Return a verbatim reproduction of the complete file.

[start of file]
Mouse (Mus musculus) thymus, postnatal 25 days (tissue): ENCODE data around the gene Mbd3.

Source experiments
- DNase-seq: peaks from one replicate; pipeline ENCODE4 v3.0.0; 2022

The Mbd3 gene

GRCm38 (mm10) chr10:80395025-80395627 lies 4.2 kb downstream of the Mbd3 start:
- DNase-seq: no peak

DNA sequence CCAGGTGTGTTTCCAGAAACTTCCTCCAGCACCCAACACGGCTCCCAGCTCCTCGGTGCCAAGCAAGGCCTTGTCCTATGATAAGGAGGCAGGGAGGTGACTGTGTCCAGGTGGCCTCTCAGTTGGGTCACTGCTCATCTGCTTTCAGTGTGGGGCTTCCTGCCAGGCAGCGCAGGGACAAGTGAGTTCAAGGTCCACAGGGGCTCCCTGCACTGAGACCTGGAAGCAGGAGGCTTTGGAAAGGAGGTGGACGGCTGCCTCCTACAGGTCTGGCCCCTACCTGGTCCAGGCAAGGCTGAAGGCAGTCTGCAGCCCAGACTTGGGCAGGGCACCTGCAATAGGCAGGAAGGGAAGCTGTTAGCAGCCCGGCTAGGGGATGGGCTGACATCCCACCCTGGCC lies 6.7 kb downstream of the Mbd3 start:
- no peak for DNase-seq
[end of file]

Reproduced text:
Mouse (Mus musculus) thymus, postnatal 25 days (tissue): ENCODE data around the gene Mbd3.

Source experiments
- DNase-seq: peaks from one replicate; pipeline ENCODE4 v3.0.0; 2022

The Mbd3 gene

GRCm38 (mm10) chr10:80395025-80395627 lies 4.2 kb downstream of the Mbd3 start:
- DNase-seq: no peak

DNA sequence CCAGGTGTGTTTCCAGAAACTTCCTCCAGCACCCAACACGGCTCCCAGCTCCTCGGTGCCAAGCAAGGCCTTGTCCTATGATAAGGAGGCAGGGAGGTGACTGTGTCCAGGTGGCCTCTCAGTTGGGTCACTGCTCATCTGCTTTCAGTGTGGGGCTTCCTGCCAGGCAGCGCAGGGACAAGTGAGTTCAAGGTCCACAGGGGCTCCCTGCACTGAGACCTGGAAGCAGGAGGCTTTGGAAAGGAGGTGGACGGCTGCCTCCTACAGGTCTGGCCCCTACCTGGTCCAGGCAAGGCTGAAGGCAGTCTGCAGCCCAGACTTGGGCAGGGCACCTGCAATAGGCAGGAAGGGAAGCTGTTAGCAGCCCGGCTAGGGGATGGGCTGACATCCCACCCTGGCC lies 6.7 kb downstream of the Mbd3 start:
- no peak for DNase-seq